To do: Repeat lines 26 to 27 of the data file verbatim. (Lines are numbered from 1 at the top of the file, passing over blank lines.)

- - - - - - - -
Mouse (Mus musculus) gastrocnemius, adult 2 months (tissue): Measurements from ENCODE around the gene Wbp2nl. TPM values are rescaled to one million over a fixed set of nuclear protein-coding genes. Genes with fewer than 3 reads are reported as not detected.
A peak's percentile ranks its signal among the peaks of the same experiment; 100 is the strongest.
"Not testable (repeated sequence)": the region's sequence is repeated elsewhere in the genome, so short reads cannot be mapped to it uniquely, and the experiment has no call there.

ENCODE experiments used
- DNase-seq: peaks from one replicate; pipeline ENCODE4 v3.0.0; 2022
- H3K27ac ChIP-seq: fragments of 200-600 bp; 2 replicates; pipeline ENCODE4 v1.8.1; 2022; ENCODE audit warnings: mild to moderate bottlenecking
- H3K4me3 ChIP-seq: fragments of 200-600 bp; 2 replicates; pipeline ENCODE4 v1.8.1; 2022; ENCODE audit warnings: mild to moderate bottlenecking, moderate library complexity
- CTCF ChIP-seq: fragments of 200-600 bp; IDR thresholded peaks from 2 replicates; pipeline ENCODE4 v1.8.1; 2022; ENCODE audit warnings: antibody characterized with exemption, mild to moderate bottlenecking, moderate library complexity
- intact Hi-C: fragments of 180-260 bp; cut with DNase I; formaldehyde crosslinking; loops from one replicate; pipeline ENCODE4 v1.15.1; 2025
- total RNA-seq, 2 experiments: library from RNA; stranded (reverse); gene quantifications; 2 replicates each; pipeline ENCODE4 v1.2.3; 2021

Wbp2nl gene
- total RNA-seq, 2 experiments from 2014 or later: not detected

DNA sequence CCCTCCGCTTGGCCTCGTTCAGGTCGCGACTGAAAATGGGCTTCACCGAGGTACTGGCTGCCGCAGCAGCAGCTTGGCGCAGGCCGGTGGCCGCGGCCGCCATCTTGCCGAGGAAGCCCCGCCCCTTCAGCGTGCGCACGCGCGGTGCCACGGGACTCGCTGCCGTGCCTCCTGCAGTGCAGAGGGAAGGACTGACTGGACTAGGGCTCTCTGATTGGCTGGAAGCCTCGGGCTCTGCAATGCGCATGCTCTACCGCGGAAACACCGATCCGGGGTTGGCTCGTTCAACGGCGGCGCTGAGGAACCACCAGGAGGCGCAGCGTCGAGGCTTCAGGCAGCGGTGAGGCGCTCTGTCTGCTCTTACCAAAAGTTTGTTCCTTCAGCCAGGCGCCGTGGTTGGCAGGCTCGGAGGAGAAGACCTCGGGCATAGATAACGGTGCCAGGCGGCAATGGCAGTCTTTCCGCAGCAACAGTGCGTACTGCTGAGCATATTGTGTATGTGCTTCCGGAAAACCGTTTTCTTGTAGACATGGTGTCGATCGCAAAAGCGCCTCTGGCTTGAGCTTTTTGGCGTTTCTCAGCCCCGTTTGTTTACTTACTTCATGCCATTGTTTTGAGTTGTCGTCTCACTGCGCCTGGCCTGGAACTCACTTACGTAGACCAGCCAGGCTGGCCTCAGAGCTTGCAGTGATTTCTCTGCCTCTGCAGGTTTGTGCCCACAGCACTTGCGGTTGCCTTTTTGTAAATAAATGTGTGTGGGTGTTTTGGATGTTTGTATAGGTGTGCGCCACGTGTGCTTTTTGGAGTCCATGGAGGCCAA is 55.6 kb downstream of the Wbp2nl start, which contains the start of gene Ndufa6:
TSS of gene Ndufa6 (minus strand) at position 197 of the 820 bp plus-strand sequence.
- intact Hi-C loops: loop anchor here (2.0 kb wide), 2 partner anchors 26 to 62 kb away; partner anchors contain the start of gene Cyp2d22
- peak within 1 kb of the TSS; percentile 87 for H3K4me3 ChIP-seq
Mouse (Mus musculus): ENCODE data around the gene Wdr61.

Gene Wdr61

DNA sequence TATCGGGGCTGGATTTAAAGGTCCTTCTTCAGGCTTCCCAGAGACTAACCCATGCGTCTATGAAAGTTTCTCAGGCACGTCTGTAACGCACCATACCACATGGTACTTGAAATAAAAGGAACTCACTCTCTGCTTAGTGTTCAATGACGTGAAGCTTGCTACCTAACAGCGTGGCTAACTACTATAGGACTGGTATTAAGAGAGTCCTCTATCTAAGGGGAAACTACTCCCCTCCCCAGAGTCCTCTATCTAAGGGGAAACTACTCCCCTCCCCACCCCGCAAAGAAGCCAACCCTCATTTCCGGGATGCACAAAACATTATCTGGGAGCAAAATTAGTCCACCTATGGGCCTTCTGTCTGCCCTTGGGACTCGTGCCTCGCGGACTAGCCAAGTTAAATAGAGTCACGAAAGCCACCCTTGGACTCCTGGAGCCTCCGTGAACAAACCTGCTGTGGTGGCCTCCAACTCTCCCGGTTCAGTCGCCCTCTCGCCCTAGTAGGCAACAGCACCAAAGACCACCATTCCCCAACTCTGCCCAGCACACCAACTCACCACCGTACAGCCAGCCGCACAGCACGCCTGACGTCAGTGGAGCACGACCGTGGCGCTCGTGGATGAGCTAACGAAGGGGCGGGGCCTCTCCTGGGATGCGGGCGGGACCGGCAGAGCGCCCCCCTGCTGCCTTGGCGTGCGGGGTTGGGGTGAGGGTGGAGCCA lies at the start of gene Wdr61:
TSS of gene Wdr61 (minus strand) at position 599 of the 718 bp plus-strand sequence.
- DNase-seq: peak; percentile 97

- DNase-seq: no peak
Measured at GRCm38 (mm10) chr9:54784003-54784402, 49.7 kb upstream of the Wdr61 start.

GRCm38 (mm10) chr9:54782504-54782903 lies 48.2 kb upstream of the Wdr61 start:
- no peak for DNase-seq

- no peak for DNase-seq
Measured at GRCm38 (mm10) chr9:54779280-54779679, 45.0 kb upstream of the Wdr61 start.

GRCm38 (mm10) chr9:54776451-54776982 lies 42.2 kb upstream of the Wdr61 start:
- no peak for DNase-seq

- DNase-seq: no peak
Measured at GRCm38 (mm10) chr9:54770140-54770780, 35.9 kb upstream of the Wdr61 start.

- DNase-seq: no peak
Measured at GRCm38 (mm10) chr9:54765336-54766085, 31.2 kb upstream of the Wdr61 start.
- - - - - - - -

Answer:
- no peak for DNase-seq
Measured at GRCm38 (mm10) chr9:54779280-54779679, 45.0 kb upstream of the Wdr61 start.